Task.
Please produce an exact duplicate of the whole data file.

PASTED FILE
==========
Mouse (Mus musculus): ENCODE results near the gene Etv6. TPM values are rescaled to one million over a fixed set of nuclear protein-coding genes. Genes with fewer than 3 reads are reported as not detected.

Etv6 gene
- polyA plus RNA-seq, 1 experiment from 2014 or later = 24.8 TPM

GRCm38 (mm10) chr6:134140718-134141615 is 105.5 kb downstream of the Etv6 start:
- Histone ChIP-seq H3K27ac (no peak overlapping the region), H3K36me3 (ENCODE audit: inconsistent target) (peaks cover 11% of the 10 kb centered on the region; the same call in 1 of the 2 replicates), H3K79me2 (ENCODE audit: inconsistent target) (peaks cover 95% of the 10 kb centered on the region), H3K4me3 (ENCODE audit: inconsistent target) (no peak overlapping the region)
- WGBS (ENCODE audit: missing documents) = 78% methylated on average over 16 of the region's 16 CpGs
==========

Mouse (Mus musculus): ENCODE results near the gene Etv6. TPM values are rescaled to one million over a fixed set of nuclear protein-coding genes. Genes with fewer than 3 reads are reported as not detected.

Etv6 gene
- polyA plus RNA-seq, 1 experiment from 2014 or later = 24.8 TPM

GRCm38 (mm10) chr6:134140718-134141615 is 105.5 kb downstream of the Etv6 start:
- Histone ChIP-seq H3K27ac (no peak overlapping the region), H3K36me3 (ENCODE audit: inconsistent target) (peaks cover 11% of the 10 kb centered on the region; the same call in 1 of the 2 replicates), H3K79me2 (ENCODE audit: inconsistent target) (peaks cover 95% of the 10 kb centered on the region), H3K4me3 (ENCODE audit: inconsistent target) (no peak overlapping the region)
- WGBS (ENCODE audit: missing documents) = 78% methylated on average over 16 of the region's 16 CpGs